if (propertyToChange == 0){ 
        this.bias += changeFactor; 
      } else if (propertyToChange == 1){ 
        this.weight1 += changeFactor; 
      } else { 
        this.weight2 += changeFactor; 
    public void forget(){
      bias = oldBias;
      weight1 = oldWeight1;
      weight2 = oldWeight2;
    public void remember(){
      oldBias = bias;
      oldWeight1 = weight1;
      oldWeight2 = weight2;

Simple enough: The mutate() The method picks a property at random and a value between -1 and 1 at random, then changes the property. He forget() The method returns that change to the previous value. He remember() The method copies the new value to the buffer.

Now, to make use of our Neuronnew capabilities, we added a train() method for Networkas shown in Listing 7.

Listing 7. The Network.train() method

public void train(List<List<Integer>> data, List<Double> answers){
  Double bestEpochLoss = null;
  for (int epoch = 0; epoch < 1000; epoch++){
    // adapt neuron
    Neuron epochNeuron = neurons.get(epoch % 6);

    List<Double> predictions = new ArrayList<Double>();
    for (int i = 0; i < data.size(); i++){
      predictions.add(i, this.predict(data.get(i).get(0), data.get(i).get(1)));
    Double thisEpochLoss = Util.meanSquareLoss(answers, predictions);

    if (bestEpochLoss == null){
      bestEpochLoss = thisEpochLoss;
      } else {
    if (thisEpochLoss < bestEpochLoss){
      bestEpochLoss = thisEpochLoss;
    } else {

He train() The method iterates a thousand times over the data and answers Lists in the argument. These are training sets of the same size; data contains input values ​​and answers has its well-known, good answers. The method then iterates over them and gets a value of how well the network guessed the result compared to the known correct answers. It then mutates a random neuron, keeping the change if a new test reveals that it was a better prediction.

Check the results

We can verify the results using the mean square error (MSE) formula, a common way to test a set of results in a neural network. You can see our MSE function in Listing 8.

Listing 8. MSE function

public static Double meanSquareLoss(List<Double> correctAnswers,   List<Double> predictedAnswers){
  double sumSquare = 0;
  for (int i = 0; i < correctAnswers.size(); i++){
    double error = correctAnswers.get(i) - predictedAnswers.get(i);
    sumSquare += (error * error);
  return sumSquare / (correctAnswers.size());

tune up the system

Now all that’s left is to put some training data in the network and test it with more predictions. Listing 9 shows how we provide training data.

Listing 9. Training data

List<List<Integer>> data = new ArrayList<List<Integer>>();
data.add(Arrays.asList(115, 66));
data.add(Arrays.asList(175, 78));
data.add(Arrays.asList(205, 72));
data.add(Arrays.asList(120, 67));
List<Double> answers = Arrays.asList(1.0,0.0,0.0,1.0);  

Network network = new Network();
network.train(data, answers);

In Listing 9, our training data is a list of two-dimensional integer sets (we could think of them as weight and height) and then a list of responses (where 1.0 is female and 0.0 is male).

If we add some logging to the training algorithm, running it will give a result similar to Listing 10.

Listing 10. Trainer registration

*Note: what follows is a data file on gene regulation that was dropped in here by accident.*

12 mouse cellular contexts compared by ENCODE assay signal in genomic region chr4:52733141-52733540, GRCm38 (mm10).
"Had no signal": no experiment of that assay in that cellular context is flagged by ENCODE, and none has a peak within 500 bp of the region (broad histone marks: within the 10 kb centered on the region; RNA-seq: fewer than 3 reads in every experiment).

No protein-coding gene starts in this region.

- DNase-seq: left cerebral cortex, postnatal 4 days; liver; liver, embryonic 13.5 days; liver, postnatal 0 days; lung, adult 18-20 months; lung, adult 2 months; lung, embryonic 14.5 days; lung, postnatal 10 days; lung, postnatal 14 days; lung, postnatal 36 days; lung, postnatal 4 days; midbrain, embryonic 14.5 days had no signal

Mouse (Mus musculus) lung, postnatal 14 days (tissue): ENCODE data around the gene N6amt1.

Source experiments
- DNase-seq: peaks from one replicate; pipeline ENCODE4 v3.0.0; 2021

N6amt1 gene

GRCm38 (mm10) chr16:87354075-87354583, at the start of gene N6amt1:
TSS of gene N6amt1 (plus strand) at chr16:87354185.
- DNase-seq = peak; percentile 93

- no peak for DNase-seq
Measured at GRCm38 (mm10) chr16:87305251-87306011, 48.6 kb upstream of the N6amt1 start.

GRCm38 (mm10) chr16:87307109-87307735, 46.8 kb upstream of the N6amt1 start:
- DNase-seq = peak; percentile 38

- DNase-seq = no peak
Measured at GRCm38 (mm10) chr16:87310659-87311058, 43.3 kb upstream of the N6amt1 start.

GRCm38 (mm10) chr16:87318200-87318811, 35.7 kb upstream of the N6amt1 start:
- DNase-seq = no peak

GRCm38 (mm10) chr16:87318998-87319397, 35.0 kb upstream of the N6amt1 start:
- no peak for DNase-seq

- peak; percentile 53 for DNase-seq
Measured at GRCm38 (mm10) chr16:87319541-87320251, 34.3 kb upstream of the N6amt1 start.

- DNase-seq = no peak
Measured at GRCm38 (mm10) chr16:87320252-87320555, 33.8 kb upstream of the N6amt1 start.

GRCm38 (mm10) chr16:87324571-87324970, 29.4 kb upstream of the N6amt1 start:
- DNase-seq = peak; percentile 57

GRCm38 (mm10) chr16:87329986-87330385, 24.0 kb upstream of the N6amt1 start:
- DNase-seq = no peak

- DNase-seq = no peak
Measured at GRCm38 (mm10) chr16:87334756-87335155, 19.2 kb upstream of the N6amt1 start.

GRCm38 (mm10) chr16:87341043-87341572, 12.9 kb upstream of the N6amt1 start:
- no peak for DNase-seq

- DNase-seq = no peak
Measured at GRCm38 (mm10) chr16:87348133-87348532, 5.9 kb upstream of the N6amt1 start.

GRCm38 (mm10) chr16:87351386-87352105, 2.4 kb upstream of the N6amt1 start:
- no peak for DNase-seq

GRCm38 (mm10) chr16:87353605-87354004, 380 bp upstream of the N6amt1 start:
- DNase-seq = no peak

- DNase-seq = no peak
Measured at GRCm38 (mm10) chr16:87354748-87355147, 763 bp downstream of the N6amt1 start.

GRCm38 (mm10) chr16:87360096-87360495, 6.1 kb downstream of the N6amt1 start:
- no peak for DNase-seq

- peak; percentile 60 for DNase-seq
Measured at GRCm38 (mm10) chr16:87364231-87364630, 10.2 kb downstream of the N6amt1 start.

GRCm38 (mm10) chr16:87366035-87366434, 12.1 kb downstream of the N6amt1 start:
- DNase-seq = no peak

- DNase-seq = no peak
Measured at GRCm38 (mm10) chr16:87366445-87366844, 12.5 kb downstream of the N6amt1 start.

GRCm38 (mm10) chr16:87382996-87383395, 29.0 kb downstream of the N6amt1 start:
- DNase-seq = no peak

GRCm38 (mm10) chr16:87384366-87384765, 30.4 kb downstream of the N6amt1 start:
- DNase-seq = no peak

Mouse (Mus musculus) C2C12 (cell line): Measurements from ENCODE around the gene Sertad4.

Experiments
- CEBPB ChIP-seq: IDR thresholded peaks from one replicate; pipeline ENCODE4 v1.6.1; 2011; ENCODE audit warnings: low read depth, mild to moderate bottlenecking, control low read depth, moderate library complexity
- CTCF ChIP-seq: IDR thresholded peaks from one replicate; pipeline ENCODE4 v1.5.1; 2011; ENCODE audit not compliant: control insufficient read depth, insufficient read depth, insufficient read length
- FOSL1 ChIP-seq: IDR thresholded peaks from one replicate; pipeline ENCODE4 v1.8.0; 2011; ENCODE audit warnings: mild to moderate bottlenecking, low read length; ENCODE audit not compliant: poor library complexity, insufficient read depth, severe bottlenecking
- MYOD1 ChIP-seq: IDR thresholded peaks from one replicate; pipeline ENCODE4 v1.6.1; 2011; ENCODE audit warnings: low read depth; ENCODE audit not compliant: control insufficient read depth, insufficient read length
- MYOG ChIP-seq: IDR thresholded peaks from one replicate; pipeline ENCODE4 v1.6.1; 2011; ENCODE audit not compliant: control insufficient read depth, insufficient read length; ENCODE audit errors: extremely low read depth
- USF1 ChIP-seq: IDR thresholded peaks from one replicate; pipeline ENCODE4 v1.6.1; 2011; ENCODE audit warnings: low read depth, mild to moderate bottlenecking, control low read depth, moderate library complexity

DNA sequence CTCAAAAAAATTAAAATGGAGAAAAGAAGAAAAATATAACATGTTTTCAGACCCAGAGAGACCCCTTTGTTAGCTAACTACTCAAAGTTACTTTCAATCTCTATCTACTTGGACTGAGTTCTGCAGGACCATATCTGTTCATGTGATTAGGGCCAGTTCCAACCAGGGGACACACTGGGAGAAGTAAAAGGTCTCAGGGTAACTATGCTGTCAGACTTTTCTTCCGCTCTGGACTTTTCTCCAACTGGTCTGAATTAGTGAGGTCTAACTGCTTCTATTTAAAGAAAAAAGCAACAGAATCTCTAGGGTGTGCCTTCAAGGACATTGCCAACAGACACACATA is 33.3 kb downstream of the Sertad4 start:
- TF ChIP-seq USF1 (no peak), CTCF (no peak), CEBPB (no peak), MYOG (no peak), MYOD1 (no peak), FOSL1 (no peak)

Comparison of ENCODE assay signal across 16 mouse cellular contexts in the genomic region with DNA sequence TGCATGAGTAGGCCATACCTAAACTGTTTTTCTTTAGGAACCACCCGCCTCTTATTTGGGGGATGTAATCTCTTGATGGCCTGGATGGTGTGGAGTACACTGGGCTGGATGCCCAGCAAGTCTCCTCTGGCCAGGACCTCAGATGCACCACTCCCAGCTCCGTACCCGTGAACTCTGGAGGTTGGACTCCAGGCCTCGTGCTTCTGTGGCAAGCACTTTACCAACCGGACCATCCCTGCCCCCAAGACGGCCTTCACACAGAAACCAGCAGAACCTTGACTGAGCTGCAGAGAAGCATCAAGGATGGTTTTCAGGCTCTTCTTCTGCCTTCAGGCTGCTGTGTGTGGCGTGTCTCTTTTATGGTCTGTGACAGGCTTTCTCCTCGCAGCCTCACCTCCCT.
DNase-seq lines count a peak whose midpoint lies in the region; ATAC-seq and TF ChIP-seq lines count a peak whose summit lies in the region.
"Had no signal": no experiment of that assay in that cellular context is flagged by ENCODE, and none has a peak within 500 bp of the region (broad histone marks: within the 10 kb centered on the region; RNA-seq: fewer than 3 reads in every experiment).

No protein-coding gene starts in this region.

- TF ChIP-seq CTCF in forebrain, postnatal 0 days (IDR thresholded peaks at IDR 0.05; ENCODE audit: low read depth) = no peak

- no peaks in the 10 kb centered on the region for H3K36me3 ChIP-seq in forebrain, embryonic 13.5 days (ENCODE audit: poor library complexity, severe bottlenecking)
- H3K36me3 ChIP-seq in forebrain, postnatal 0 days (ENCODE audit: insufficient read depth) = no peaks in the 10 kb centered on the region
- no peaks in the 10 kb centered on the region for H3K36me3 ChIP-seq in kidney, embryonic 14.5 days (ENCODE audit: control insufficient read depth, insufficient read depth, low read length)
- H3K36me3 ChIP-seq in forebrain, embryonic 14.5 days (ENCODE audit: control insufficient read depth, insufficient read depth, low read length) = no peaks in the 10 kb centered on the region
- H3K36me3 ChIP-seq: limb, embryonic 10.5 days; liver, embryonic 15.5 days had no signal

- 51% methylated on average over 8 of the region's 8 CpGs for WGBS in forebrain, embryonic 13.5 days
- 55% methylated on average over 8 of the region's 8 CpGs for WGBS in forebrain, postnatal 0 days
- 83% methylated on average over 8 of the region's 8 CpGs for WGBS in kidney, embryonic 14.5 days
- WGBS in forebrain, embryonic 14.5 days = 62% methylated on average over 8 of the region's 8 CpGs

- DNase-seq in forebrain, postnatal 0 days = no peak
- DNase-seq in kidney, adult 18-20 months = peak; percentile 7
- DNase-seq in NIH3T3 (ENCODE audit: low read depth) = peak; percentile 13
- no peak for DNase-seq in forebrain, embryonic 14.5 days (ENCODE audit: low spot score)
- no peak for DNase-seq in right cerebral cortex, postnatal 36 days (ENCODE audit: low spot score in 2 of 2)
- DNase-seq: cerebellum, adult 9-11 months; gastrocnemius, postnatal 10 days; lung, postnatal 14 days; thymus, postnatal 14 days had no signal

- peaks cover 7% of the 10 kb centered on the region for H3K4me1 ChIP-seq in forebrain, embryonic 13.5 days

// Logging:
if (epoch % 10 == 0) System.out.println(String.format("Epoch: %s | bestEpochLoss: %.15f | thisEpochLoss: %.15f", epoch, bestEpochLoss, thisEpochLoss));

// output:
Epoch: 910 | bestEpochLoss: 0.034404863820424 | thisEpochLoss: 0.034437939546120
Epoch: 920 | bestEpochLoss: 0.033875954196897 | thisEpochLoss: 0.431451026477016
Epoch: 930 | bestEpochLoss: 0.032509260025490 | thisEpochLoss: 0.032509260025490
Epoch: 940 | bestEpochLoss: 0.003092720117159 | thisEpochLoss: 0.003098025397281
Epoch: 950 | bestEpochLoss: 0.002990128276146 | thisEpochLoss: 0.431062364628853
Epoch: 960 | bestEpochLoss: 0.001651762688346 | thisEpochLoss: 0.001651762688346
Epoch: 970 | bestEpochLoss: 0.001637709485751 | thisEpochLoss: 0.001636810460399
Epoch: 980 | bestEpochLoss: 0.001083365453009 | thisEpochLoss: 0.391527869500699
Epoch: 990 | bestEpochLoss: 0.001078338540452 | thisEpochLoss: 0.001078338540452

Listing 10 shows the loss (exactly right error divergence) slowly decreasing; that is, it is getting close to making accurate predictions. All that remains is to see how well our model predicts with real data, as shown in Listing 11.

Listing 11. Prediction

System.out.println(String.format("  male, 167, 73: %.10f", network.predict(167, 73)));
System.out.println(String.format("female, 105, 67: %.10", network.predict(105, 67))); 
System.out.println(String.format("female, 120, 72: %.10f | network1000: %.10f", network.predict(120, 72))); 
System.out.println(String.format("  male, 143, 67: %.10f | network1000: %.10f", network.predict(143, 67)));
System.out.println(String.format(" male', 130, 66: %.10f | network: %.10f", network.predict(130, 66)));

In Listing 11, we take our trained network and feed it some data, generating the predictions. We get something like Listing 12.

Listing 12. Trained predictions

  male, 167, 73: 0.0279697143 
female, 105, 67: 0.9075809407 
female, 120, 72: 0.9075808235 
  male, 143, 67: 0.0305401413
  male, 130, 66: network: 0.9009811922

In Listing 12, we see that the network has done a good job with most value pairs (alias vectors). It gives the female data sets an estimate of around .907, which is pretty close to one. Two men show .027 and .030, approaching 0. The outlier male data set (130, 67) is considered probably female, but with less confidence at .900.


There are several ways to adjust the dials on this system. On the one hand, the number of epochs in a training run is an important factor. The more epochs, the more tuned to the data the model becomes. Running more epochs can improve the accuracy of live data fitting training sets, but can also result in overtraining; that is, a model that confidently predicts erroneous results for extreme cases.

Please visit my GitHub repository for the full code for this tutorial, along with some additional bells and whistles.

Copyright © 2023 IDG Communications, Inc.